Spawning usually takes place around the end of March into April. Among the best areas are Kellogg, Illinois, Sixes, Sweetwater and Tanyard creeks. The Etowah River and Little River are also good parts of the lake to fish.
Biagi says that few people realize that Lake Lanier is among the better places in the state for crappie. This year, Lanier is expected to produce good numbers of crappie in the 8- to 12- inch size, but larger fish will be less abundant than usual. Fishing is best from late February through April.
Now the best way to catch crappie is with small live minnows. And while any spinning or spincast rod is fine, some prefer long, limber panfish rods from 10 to 16 feet. This length is especially preferred by anglers who troll. The long rods are placed onto multiple rod holders mounted in front of the boat. Some anglers and guides may have as many as 12 or more rods extending forward of the bow. As they troll, the long rods present the bait to fish at a fairly shallow depth before the boat comes along to spook the fish.
When fishing spawning crappie along the shorelines, a long rod makes it easy to get the bait in close to brush along the shore. Rather than having to cast a shorter rod, an angler can drop a line into tight spots on the shore. A cane pole also works well, but a telescoping panfish rod of 10 feet or more is much easier to work.
During the spawn, crappie are typically found near brush in very shallow water, around a foot. As such, the float should be set very shallow. A slip float rig allows depth to be adjusted quickly by simply moving the knot on the line.
If it is necessary to fish really deep, a slip float is important, because it is far easier to cast than with a fixed float. On this rig a stopper knot is tied into the line, and directly below it a small bead is placed above the float. The bead keeps the float from sliding above the knot. A split shot or two a few inches above the hook completes the rig. A No. 2 hook is a good size to hold minnows for crappies.
Wire hooks are good for this, as a good pull can straighten them to get out of hang-ups. However, light line is preferable, such as 6- to 8-pound test, for reduced visibility on the line.
Some anglers use a two-hook setup in deep water, with a weight on the bottom and hooks tied to loops about 18 inches apart. This type of rig is particularly good to learn where crappie are holding.
Some anglers prefer artificial lures for crappie, with the most often used artificial being a jig with a plastic skirt or tail in a variety of colors. Different days and water conditions may find different colors are better, but it is hard to go wrong with white or chartreuse.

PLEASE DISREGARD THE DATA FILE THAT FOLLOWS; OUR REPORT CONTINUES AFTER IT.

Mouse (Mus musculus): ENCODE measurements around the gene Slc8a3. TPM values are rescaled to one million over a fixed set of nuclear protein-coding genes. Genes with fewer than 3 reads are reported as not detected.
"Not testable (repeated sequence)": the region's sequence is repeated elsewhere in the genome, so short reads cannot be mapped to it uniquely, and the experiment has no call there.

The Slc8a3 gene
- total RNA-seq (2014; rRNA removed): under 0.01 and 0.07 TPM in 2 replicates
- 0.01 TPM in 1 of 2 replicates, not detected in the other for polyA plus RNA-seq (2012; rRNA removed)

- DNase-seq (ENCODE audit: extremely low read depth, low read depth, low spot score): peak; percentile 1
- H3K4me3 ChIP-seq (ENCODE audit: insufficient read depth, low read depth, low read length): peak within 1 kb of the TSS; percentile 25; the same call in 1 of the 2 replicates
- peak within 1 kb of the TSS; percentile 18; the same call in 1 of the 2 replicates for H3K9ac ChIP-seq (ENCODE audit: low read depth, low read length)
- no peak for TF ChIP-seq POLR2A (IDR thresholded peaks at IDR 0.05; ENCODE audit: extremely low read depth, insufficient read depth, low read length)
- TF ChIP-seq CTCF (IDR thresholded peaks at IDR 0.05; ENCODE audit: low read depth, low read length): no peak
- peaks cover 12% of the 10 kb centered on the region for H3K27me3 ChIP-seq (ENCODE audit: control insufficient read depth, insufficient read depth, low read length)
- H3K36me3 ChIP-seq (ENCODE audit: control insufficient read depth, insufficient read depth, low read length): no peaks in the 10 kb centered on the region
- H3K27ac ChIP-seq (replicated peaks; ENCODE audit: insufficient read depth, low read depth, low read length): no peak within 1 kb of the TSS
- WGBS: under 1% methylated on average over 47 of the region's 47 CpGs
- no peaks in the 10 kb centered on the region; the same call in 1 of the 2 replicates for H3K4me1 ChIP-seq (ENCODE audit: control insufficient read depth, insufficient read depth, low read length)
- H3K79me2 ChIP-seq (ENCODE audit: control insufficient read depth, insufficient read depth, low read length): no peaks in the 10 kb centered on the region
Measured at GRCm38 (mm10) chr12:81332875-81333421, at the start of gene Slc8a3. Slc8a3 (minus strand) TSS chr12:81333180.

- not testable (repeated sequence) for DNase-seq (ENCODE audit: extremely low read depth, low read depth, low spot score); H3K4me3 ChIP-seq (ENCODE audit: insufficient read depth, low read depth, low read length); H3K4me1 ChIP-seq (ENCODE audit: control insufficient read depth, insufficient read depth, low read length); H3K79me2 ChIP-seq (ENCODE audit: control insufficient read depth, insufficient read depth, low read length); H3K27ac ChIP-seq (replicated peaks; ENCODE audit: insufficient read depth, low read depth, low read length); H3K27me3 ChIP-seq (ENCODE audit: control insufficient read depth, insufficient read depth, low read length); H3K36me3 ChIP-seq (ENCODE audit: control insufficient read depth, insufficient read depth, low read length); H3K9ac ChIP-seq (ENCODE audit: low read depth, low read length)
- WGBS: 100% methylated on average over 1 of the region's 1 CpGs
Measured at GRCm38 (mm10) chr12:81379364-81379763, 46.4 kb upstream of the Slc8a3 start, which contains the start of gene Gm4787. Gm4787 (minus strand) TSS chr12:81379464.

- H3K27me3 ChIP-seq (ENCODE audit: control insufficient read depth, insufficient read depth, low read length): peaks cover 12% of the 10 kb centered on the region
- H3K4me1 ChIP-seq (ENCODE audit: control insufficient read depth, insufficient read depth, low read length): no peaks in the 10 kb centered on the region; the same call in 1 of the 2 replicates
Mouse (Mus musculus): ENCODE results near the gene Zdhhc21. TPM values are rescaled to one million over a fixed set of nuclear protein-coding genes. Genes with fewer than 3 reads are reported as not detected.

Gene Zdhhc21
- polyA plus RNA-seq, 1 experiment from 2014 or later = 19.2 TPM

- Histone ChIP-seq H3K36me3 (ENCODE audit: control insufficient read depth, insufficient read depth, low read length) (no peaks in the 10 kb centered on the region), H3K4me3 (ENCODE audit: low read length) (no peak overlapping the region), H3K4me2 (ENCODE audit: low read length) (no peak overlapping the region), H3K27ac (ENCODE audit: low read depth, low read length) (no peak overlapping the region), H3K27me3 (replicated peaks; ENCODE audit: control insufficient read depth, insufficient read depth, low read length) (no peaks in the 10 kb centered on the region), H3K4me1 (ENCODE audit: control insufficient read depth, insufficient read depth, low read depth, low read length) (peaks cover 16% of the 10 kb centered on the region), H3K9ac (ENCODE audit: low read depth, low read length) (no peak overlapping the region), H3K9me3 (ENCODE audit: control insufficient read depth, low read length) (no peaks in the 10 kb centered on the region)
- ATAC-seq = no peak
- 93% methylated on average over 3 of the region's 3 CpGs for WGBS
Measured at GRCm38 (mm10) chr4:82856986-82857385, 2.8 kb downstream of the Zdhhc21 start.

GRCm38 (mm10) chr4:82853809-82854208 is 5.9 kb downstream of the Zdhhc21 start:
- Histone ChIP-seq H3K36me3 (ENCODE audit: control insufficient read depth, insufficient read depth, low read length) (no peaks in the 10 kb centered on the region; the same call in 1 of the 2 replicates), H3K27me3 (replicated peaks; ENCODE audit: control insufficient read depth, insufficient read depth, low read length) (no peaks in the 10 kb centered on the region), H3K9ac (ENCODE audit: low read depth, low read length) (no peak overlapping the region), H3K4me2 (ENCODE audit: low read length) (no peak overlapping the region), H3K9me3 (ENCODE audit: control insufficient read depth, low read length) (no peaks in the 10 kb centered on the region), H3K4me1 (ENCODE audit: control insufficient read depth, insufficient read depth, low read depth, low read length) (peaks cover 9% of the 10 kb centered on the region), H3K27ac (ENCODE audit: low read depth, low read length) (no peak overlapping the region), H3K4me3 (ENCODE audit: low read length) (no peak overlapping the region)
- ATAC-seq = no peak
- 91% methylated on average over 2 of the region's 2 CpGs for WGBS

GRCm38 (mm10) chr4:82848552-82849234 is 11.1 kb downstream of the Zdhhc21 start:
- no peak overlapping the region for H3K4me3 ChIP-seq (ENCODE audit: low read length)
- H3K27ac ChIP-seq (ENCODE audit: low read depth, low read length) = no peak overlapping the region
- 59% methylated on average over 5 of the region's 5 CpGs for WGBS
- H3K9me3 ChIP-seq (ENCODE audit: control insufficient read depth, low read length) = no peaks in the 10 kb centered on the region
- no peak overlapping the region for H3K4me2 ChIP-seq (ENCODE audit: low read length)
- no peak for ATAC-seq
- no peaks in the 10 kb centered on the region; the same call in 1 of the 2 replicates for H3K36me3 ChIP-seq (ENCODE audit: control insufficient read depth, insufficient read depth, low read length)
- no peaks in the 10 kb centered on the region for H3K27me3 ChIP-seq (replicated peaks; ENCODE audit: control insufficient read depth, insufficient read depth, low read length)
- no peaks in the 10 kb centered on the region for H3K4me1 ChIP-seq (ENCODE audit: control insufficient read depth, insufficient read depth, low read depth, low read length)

Some jigs have spinners attached to the head or an in-line spinner can be attached the front of the jig. There are also rigs on the market with a V-shaped wire as a spreader, with jigs attached to each arm. Those with spinners are usually fished without a float and are cast and retrieved. And then there is another school of thought that the best way to go is to fish a jig baited with a live minnow.
In addition to small spinners, small minnow-like plugs can be used, with crappie sometimes hitting bass-size lures with abandon. The only way to find out what they’re hitting is to get on the water.
From The Bank
Anglers without a boat who fish for crappies from the shore may want to go to Lake Sinclair on U.S. 441. Riprap along the roadside on the Little River arm of the lake is a spot where anglers like to dunk minnows for crappie. Also, they may want to check out riprap at Twin Bridges and Potato Creek along Highway 212.
Nearby is the Charlie Elliott Wildlife Center with Bennett Shepherd and Margery lakes, where there is a good population of crappie and anglers can reach flooded timber and fish attracters from the shore. There is a pier on Lake Margery with a fish attracter within range. Altogether there are 20 ponds from one to 95 acres, and all can be fished from the shore. There is also an area for handicapped anglers. Five other lakes have piers, and more fish attractors are planned for the future. WRD plans are that some shoreline trees will be downed into the water, which will provide excellent cover for fish, and will be the place to fish when they are spawning in early spring.
Lake Allatoona also has some good places for bank anglers seeking crappie, including Cherokee County Park, Payne Day Use Area, the Blockhouse fishing jetty and Proctor Park. There are submerged brush piles within casting distance of the shore.
West Point Lake has public fishing piers at Hardley Creek Park, Rocky Point Park and McGee Bridge Park, which offer good fishing. The piers also offer good access to handicapped anglers. — Dean Wohlgemuth